At this point the Canadian parliament took action at Harper's request overruling the CNSC and ordering the early restart of the reactor while needed upgrades were being installed. Harper, quoted in the Canadian press, said, "It is in the public interest to get this reactor back online and get these medical isotopes produced. There is no threat to nuclear safety. There is threat to human life."

Harter told parliament the government had independent advice there was no threat to public safety from the reactor. CNSC's oversight of the reactor will be suspended for 120 days.

Harper made it clear in his comments he'd lost confidence in Linda Keen, head of the CNSC, but she retained her position. Not so for AECL's chairman Michael C. Burns, who resigned on Dec 15. He'd been appointed by Harper in 2006. Political observers said the resignation occurred because Harper believed he'd been "blindsided" by incompetent management of the affair by AECL. Burns will be replaced by Glenda Carr, an Ontario electric utility executive. The province has been considering buying two new reactors from AECL and this appointment may favor the deal.

On Dec 13 AECL said it had begun work to restart the reactor and promised full operations making needed isotopes by Dec 16th. Deliveries are planned to reach customers two-to-three days later.

Update 12/19/07

In a wide-ranging interview with the Toronto Globe & Mail, Michael Burns, the former head of AECL who resigned during the isotope crisis, said the "dysfunctional relationship" between AECL and the nuclear regulator was "an accident waiting to happen." Despite his poor choice of words, hardly the right syntax to reassure a rattle public, he insisted that at no time was there a risk to public safety requiring the reactor to shut down for a prolonged period.

He also criticized Linda Keen, head of the Canadian Nuclear Regulatory Commission for being "too rigid for the good of the whole system. A regulator plays an important part in the system but there is some give and take. And rigid positions on either side usually cause trouble."

Burns said that the AECL and the regulator were "at each other's throats" over safety issues for months. Theirs was "a dysfunctional relationship that had to be fixed," he said.

"I gave the government a plan and I predicted that it could possibly cause fatal damage to AECL if it wasn't fixed. I don't like to say I told you so, but it was an accident waiting to happen. The two teams just came to an impasse, a compromise wasn't reached and a major problem arose. There was no safety issue here. This was a battle of wills."

Well there you have it. Hundreds of thousands of medical patients made uncomfortable, tens of millions of dollars in costs, and losses, and what it comes down to is a battle of egos heedless to any sense of accountability to the public. Ms. Keen is faulted for failing to consult outside her narrow regulatory world view when facing a global medical emergency. Mr. Burns gets low marks for management and an apparent inability to see this freight train coming down the track in broad daylight.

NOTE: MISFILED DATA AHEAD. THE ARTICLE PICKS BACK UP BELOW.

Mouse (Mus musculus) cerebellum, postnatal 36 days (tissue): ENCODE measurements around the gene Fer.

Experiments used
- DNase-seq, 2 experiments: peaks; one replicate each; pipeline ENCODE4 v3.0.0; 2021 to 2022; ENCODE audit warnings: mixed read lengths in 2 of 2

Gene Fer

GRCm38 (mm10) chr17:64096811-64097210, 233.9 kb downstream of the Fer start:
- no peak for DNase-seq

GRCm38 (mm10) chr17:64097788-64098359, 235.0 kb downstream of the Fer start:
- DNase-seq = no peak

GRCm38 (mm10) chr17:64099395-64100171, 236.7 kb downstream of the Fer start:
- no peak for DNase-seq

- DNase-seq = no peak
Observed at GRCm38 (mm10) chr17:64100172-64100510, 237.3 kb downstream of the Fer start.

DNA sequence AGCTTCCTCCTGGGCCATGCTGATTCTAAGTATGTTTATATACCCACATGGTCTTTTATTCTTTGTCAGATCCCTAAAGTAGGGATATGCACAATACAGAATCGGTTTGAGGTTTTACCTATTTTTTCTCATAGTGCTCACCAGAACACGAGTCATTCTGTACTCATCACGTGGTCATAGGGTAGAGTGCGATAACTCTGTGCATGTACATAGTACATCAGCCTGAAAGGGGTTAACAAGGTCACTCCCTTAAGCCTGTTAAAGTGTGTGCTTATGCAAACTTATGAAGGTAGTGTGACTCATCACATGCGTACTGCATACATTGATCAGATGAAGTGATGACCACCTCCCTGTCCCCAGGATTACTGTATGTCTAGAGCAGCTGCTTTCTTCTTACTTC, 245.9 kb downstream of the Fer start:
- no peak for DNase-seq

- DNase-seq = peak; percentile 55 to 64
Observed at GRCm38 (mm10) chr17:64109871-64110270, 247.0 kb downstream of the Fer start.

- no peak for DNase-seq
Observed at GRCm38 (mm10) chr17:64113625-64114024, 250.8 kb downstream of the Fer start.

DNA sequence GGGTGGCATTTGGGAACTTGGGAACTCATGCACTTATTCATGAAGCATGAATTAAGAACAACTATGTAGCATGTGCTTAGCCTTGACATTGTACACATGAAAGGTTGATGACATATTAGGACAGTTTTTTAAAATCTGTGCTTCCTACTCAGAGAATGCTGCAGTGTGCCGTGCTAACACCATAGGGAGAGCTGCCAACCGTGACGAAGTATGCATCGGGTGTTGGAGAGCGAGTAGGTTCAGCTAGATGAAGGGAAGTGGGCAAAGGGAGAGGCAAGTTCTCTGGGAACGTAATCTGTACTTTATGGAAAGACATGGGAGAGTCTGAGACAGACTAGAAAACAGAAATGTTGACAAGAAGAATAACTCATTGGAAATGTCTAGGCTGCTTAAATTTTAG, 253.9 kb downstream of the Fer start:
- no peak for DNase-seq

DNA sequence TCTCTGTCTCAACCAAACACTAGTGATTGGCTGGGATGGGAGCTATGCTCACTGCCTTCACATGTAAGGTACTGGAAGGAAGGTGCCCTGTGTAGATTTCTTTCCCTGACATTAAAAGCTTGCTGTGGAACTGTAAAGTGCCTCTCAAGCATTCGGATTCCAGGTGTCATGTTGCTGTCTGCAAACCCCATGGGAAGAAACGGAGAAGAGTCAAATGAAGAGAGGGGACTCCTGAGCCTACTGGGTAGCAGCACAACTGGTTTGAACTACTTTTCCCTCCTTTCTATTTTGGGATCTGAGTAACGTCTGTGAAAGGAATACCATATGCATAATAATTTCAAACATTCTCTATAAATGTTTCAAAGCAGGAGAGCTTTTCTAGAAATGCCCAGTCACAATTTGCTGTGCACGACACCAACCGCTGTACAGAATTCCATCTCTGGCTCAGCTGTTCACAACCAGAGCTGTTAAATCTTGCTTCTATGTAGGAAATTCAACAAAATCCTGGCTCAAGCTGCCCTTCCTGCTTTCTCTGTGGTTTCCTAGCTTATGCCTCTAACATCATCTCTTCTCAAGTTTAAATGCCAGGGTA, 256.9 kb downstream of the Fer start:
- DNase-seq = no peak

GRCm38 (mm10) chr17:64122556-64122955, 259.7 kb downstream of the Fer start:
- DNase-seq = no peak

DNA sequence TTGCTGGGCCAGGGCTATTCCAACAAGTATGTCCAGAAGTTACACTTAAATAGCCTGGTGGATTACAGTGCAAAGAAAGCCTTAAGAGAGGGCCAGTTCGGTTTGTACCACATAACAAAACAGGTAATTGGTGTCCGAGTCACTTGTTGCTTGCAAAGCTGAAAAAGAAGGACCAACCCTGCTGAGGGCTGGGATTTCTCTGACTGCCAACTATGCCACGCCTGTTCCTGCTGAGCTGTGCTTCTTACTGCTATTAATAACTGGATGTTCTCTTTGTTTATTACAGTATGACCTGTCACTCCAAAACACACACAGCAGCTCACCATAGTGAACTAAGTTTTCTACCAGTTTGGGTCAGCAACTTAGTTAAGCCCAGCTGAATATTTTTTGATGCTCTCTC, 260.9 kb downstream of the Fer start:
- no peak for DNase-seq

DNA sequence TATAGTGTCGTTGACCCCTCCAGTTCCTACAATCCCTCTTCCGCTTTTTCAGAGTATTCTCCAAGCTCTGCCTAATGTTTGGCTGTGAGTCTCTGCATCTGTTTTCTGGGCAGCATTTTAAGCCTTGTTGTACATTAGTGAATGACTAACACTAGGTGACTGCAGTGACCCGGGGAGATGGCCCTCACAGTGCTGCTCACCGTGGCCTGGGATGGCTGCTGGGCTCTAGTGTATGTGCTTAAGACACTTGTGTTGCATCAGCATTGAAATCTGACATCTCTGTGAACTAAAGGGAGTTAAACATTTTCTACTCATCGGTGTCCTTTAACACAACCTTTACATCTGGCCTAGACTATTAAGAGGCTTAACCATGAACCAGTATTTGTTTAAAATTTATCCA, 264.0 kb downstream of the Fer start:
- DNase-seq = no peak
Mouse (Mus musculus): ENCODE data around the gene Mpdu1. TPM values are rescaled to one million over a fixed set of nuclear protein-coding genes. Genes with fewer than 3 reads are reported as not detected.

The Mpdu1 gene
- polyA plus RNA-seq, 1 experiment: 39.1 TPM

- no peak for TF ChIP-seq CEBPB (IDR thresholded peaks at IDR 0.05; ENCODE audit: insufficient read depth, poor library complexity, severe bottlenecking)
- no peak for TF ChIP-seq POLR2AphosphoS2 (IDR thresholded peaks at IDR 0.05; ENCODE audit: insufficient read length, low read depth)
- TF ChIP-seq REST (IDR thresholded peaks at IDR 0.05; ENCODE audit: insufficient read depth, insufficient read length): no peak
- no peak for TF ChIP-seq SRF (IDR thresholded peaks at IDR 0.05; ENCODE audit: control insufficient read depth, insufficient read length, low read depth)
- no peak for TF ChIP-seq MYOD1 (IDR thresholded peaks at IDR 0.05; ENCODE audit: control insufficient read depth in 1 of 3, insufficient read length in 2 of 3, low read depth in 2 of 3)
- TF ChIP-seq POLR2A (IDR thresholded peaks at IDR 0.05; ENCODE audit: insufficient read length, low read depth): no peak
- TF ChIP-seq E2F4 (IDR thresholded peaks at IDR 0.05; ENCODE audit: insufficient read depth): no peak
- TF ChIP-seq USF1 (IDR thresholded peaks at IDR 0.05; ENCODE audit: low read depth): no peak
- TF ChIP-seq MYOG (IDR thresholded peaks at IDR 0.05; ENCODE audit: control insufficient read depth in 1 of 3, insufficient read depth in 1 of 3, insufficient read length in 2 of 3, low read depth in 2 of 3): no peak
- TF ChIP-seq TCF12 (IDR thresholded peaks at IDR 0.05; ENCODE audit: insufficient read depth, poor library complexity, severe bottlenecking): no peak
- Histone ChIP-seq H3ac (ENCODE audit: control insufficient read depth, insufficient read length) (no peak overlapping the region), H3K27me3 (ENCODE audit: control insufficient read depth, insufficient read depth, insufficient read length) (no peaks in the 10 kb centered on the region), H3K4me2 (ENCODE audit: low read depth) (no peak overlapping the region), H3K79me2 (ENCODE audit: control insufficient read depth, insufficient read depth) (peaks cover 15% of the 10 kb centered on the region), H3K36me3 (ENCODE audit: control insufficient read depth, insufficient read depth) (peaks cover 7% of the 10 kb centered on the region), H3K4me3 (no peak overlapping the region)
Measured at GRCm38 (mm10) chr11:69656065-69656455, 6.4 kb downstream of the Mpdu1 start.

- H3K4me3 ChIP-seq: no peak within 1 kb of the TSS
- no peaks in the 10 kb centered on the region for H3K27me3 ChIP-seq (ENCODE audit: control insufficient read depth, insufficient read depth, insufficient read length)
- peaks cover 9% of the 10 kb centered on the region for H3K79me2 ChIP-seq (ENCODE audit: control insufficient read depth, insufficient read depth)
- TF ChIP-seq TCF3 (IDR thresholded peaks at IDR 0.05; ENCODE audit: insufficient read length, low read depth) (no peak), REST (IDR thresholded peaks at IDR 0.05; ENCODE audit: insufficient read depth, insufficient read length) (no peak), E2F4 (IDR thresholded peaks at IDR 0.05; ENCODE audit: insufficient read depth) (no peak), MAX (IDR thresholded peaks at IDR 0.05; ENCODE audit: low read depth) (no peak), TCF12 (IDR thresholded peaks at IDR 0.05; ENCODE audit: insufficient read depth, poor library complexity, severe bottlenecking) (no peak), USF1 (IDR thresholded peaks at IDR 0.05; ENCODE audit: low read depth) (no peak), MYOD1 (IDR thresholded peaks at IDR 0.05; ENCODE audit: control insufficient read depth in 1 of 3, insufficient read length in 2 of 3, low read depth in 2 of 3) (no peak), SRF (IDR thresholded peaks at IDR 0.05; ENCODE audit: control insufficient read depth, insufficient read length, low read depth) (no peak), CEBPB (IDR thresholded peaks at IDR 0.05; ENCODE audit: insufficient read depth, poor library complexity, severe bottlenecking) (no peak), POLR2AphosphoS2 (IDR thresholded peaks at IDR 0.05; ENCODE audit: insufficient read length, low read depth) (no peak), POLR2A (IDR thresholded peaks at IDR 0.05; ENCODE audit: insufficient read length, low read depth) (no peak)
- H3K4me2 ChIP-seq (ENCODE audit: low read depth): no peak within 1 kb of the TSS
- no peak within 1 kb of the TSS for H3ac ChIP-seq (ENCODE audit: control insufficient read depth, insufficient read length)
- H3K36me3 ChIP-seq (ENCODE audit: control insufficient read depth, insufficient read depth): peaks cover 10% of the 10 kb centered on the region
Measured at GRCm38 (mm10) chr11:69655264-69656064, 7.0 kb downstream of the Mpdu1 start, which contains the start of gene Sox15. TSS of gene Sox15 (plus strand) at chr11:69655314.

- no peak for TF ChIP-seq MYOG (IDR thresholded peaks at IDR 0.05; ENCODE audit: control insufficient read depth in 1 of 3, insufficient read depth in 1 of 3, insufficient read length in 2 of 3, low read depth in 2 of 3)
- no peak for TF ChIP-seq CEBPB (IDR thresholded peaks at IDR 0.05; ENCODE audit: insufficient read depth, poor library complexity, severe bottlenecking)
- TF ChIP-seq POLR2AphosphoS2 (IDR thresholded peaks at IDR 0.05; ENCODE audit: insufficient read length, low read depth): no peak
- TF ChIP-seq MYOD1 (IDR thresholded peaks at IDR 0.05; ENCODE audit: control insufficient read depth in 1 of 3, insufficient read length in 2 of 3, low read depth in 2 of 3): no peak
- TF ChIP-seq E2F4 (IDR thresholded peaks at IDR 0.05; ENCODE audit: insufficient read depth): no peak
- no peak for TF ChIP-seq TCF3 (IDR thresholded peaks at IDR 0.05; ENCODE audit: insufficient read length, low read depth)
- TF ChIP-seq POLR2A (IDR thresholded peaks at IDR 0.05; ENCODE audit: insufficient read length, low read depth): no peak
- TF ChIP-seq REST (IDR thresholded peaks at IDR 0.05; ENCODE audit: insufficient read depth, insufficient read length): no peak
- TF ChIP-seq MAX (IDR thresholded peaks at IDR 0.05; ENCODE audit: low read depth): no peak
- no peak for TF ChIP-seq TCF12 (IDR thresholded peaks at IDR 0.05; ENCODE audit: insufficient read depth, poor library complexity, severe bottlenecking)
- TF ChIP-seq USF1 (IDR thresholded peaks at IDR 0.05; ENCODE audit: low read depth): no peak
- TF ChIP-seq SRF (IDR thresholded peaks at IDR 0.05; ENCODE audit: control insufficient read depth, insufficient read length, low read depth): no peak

Update 01/08/08

Canada government will fire nuclear watchdog

Reuters reports the Canadian government plans to fire the country's top nuclear regulatory official after she insisted on shutting down a crucial reactor that makes radioisotopes for cancer tests and treatment. The reactor makes more than two-thirds of the global supply of medical isotopes

In November Parliament ordered the Chalk River reactor be restarted for 120 days. The law overruled the decision of Linda Keen, head of the Canadian Nuclear Safety Commission. She said the closure was needed because work was still incomplete on needed backup cooling pumps and their emergency electrical systems.

A commission spokesman confirmed a news report which said Natural Resources Minister Gary Lunn, the top Canadian government official in charge of nuclear energy, had written to Keen in December. Accordng to the report, Lunn told Keen in the letter he planned to fire her. It inluded this quote reportedly from the letter.

"These events cast doubt on whether you possess the fundamental good judgment required by the incumbent of the office of president. These doubts have led me to question whether you should continue to serve as president of the commission.

Prime Minister Stephen Harper, who strongly criticized Keen for her conduct, said after the reactor was started up that he would address the root causes of the problems. AECL head Michael Burns subsequently quit his post after being criticized by Harper for "poor management" in handling the isotope crisis. It now appears that Keen's head is the next to roll. It may be the last since Keen and Burns were reportedly completely at loggerheads over the issues involved in the crisis. For her part Keen failed to consult with Lunn before shutting the reactor down precipitating a world wide crisis due to the immediately shortage of short-lived radioisotopes produced by the reactor.